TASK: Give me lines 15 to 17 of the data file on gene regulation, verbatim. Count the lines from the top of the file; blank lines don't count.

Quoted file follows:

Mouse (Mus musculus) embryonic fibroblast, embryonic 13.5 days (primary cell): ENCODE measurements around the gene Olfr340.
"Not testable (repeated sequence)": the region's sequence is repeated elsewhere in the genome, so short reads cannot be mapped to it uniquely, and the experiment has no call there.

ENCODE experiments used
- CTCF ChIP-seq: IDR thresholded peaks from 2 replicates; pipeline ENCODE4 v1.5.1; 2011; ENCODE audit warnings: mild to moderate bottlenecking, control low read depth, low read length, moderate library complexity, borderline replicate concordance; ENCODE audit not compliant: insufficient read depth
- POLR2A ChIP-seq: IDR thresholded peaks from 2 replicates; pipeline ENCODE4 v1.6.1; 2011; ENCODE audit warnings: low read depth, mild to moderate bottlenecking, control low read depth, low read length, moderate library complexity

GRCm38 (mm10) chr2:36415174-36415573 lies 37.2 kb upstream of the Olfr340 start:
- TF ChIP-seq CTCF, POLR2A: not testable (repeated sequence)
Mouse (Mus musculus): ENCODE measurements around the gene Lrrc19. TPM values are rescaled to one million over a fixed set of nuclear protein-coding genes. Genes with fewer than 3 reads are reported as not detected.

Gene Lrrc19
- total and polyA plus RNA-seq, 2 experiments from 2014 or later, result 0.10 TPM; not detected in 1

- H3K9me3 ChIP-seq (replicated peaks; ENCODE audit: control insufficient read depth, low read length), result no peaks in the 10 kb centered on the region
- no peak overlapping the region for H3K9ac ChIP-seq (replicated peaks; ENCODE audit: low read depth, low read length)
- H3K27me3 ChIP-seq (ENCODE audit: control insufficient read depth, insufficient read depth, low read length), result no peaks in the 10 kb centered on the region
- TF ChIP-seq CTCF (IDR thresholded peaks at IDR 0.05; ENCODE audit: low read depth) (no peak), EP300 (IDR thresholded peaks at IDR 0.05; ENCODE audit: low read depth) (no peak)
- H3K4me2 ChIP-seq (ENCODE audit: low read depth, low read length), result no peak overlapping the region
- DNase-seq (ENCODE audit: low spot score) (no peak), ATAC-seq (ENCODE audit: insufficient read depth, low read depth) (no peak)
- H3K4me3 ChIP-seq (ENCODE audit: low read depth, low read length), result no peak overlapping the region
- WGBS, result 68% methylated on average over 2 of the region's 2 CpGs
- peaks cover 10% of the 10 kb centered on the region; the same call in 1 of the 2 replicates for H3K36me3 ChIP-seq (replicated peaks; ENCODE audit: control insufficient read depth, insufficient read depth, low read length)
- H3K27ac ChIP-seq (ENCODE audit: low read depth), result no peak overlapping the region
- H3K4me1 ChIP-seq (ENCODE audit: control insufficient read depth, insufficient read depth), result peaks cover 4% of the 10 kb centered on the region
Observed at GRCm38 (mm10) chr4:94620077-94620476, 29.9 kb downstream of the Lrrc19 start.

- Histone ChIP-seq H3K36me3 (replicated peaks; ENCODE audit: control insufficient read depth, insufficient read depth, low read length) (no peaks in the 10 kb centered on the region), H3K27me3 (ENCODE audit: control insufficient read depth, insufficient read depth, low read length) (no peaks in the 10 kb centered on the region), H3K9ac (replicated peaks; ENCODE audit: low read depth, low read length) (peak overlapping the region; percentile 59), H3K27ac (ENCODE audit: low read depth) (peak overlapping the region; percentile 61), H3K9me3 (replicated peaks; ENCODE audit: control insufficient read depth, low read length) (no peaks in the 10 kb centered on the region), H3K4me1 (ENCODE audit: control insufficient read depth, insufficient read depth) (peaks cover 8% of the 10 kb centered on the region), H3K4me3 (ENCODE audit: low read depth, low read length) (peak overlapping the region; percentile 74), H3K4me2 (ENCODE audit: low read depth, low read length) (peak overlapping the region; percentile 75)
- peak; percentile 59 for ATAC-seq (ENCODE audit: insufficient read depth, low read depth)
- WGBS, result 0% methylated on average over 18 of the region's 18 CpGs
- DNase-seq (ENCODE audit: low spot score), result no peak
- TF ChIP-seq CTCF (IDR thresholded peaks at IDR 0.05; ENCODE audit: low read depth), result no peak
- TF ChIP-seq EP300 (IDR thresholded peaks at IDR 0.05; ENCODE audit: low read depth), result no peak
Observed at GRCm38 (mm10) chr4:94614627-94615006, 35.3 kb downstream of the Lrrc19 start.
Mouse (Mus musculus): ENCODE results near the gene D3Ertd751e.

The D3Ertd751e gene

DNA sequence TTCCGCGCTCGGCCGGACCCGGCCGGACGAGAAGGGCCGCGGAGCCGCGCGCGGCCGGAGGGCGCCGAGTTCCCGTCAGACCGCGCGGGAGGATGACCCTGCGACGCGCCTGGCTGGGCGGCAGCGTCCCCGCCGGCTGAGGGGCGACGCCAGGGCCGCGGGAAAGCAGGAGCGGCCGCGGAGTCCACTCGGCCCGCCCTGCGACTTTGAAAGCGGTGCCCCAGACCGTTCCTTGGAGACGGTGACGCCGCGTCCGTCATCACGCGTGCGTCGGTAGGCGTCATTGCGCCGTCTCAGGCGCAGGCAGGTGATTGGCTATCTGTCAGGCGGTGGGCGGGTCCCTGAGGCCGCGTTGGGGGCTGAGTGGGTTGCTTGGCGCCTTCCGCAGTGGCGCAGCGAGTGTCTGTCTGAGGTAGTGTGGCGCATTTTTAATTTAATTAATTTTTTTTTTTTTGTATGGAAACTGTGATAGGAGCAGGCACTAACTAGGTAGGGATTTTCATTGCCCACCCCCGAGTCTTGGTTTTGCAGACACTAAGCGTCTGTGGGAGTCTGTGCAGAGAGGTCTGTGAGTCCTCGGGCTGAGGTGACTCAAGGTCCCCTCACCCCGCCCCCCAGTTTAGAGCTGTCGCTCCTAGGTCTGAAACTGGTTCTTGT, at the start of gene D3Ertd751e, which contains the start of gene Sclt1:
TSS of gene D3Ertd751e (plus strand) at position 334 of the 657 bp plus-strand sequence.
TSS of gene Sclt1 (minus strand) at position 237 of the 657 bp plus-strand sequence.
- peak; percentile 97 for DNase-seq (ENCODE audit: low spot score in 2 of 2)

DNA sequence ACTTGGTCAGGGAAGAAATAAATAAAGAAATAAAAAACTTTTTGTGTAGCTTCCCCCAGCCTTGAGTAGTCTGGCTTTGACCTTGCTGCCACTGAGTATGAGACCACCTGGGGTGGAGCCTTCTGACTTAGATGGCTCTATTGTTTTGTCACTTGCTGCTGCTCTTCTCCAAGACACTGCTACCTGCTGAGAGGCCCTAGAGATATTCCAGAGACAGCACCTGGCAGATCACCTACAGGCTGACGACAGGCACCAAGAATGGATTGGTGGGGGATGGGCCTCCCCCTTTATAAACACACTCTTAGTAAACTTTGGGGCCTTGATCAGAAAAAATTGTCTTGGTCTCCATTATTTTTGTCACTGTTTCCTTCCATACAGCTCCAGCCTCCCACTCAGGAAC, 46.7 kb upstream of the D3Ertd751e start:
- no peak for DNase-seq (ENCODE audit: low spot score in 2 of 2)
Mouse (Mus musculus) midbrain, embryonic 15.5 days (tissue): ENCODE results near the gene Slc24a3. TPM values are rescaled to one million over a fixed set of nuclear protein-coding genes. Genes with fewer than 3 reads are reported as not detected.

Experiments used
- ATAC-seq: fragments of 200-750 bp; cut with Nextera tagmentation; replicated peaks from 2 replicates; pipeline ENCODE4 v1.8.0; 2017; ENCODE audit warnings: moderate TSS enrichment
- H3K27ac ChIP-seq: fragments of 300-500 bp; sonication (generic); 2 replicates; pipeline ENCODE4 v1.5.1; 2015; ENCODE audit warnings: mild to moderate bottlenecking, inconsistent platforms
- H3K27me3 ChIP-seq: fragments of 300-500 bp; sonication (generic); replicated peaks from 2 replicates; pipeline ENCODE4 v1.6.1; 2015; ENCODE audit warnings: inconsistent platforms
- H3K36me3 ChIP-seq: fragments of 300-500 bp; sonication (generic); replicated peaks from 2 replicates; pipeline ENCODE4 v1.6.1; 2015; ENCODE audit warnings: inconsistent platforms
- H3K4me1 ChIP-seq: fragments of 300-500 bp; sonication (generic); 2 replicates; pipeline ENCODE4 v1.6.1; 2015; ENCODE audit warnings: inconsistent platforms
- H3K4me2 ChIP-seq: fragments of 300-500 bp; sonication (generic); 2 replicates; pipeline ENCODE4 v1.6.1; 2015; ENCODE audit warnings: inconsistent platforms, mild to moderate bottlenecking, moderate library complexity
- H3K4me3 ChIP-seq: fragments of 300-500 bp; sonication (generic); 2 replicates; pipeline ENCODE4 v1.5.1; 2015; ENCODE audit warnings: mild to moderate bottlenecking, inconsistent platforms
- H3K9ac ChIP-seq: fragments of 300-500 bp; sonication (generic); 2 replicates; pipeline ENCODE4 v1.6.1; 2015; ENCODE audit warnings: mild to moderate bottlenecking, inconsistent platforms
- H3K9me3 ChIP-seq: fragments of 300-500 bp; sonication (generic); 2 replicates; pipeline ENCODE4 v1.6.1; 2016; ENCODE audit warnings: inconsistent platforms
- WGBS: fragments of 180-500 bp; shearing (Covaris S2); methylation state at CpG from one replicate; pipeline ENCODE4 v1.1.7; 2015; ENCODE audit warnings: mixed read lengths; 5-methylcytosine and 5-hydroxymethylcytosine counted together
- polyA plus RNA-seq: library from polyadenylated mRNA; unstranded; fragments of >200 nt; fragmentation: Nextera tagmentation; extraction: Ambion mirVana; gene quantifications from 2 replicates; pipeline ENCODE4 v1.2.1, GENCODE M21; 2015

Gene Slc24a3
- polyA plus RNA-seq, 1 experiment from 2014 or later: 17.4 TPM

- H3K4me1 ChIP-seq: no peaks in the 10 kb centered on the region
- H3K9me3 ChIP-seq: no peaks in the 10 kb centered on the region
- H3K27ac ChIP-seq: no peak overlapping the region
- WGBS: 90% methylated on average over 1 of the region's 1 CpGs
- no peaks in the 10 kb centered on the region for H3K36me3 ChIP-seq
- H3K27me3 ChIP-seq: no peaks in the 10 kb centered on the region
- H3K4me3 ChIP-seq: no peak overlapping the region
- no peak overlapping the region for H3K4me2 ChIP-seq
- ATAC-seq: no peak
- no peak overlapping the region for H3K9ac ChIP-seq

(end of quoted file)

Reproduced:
- H3K4me2 ChIP-seq (ENCODE audit: low read depth, low read length), result no peak overlapping the region
- DNase-seq (ENCODE audit: low spot score) (no peak), ATAC-seq (ENCODE audit: insufficient read depth, low read depth) (no peak)
- H3K4me3 ChIP-seq (ENCODE audit: low read depth, low read length), result no peak overlapping the region